Mining company representatives and state officials have insisted that sulfide mining can be done safely in Minnesota due to the toughness of state standards for sulfates, toxic mercury and other pollutants. The US Environmental Pollution Agency (EPA) delegates the authority to regulate pollution to the Minnesota Pollution Control Agency (MPCA). To keep this authority, the MPCA must comply with the federal Clean Water Act, which requires enforcement to prevent violation of water quality standards.
But, what if the MPCA fails to enforce mercury and water quality standards for mining projects? What protection will Minnesota anglers, hunters, residents and natural resources have against sulfide mining?
The more WaterLegacy looks into this issue, the more concerned we are that the MPCA is not enforcing mercury, sulfate and other water quality standards for ferrous (iron and taconite) and peat mining projects. Before sulfide mining can even be considered, Minnesota has to get its house in order to regulated and control mining pollution.
Minntac Water Pollution: U.S. Steel’s Minntac Tailings Basin has violated State water quality standards since at least 1987. WaterLegacy has opposed variances from standards for the Minntac Tailings Basin, submitted comments on draft permits that would fail to control mining pollution and has advocated to the U.S. Environmental Protection Agency (EPA) to urge that Minnesota’s authority to regulate water pollution under the Clean Water Act be withdrawn if the MPCA fails to control mining pollution.
Mesabi Nugget Water Pollution: WaterLegacy opposed the issuance of a variance for Mesabi Nugget pollution that would permit the iron nugget facility to violate water quality standards for bicarbonates, hardness, total dissolved solids and specific conductance and discharge chemicals that are toxic to the aquatic system. WaterLegacy, along with environmental and tribal allies, filed suit in federal district court in June 2013 to overturn a variance from pollution standards granted by the MPCA and approved by the EPA. The EPA settled with plaintiffs and reversed the Mesabi Nugget variance in July 2014. The plant was idled and there has been no announcement of its reopening.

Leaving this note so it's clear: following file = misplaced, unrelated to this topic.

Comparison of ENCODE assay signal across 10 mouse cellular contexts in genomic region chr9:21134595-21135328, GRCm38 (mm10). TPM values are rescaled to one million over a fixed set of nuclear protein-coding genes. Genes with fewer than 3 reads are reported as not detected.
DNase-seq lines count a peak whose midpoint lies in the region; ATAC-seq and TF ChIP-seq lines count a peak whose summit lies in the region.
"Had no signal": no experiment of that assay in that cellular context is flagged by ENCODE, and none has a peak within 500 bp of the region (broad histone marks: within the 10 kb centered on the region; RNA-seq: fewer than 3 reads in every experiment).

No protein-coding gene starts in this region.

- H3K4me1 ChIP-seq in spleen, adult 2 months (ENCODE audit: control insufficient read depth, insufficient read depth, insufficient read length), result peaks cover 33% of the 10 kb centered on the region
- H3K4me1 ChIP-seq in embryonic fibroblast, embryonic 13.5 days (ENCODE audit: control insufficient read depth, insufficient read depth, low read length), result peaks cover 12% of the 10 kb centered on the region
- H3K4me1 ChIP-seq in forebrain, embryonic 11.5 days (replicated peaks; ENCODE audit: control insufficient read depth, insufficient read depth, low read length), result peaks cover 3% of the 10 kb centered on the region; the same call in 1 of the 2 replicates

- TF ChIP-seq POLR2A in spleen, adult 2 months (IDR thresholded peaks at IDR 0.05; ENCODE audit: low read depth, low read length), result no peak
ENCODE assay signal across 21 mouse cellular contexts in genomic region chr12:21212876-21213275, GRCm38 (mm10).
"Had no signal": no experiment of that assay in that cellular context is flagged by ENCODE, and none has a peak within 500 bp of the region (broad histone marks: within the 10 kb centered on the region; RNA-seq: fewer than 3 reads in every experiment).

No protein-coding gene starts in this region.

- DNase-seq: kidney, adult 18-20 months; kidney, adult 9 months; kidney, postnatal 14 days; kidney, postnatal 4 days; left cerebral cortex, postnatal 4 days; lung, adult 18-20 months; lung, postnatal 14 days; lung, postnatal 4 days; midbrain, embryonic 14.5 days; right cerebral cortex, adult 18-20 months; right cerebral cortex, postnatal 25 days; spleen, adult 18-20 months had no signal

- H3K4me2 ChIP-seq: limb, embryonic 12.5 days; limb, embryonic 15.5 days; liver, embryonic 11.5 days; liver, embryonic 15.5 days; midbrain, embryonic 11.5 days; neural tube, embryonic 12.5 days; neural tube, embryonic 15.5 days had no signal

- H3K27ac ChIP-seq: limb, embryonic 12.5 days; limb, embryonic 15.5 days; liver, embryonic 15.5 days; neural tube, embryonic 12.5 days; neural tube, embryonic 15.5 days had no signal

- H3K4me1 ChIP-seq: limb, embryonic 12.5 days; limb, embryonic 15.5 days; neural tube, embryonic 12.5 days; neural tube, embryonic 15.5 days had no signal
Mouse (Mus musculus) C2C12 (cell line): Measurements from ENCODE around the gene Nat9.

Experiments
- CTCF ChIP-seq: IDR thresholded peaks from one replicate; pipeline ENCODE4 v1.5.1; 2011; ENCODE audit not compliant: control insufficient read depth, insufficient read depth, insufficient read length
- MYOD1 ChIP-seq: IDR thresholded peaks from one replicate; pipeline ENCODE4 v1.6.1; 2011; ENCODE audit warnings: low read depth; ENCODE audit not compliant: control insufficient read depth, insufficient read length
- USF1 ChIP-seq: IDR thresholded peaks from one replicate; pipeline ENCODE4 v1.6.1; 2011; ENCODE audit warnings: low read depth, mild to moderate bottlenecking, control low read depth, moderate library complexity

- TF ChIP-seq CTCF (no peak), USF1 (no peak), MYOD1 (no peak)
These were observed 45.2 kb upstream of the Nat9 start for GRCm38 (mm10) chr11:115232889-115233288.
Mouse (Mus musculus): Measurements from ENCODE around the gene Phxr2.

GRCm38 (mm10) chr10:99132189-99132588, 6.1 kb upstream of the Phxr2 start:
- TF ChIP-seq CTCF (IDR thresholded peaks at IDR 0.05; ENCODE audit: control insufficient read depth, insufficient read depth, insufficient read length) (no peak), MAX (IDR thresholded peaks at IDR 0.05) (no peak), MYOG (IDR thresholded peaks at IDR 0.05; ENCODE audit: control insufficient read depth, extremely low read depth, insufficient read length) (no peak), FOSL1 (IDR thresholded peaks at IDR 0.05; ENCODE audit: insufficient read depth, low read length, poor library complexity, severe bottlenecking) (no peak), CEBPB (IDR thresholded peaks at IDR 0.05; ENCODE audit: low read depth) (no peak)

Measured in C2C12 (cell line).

Background – Other Minnesota Mine Permits affecting Clean Water
WaterLegacy has also submitted detailed comments on the following mining projects:
Keetac Water Pollution: Permits were issued for U.S. Steel’s Keetac mine site and tailings basin site delaying implementation of sulfate pollution limits enacted to protect natural wild rice for another 8 or 9 years. However, the Keetac permit was the first permit in decades to limit sulfate pollution based on application of the 10 milligrams per liter limit on sulfate pollution in wild rice waters. Legislation to block the wild rice sulfate standard has interfered with implementation of this requirement.
Aitkin Agri-Peat Mercury Pollution: The permit proposed for this project would allow the Aitkin Agri-Peat Cromwell facility to re-open a peat mine without requiring that the mine comply with mercury water quality standards. WaterLegacy argued that removing a mercury limit from is “backsliding” prohibited under the Clean Water Act. This resulted in an in-depth investigation by the U.S. EPA, putting the permit on hold. The permit was eventually issued, with requirements to limit mercury discharge.
Dunka Mine Water Pollution: WaterLegacy advisors and citizen scientists highlighted weaknesses in existing Dunka Mine permits and enforcement, allowing toxic pollutants from leaking waste rock stockpiles to harm the aquatic ecosystem and impair wild rice just a short distance upstream from the Boundary Waters Canoe Area. The company currently responsible for the Dunka Mine, Cliffs Erie LLC, has entered into a “consent decree” agreement with the MPCA to change violations of water pollution standards.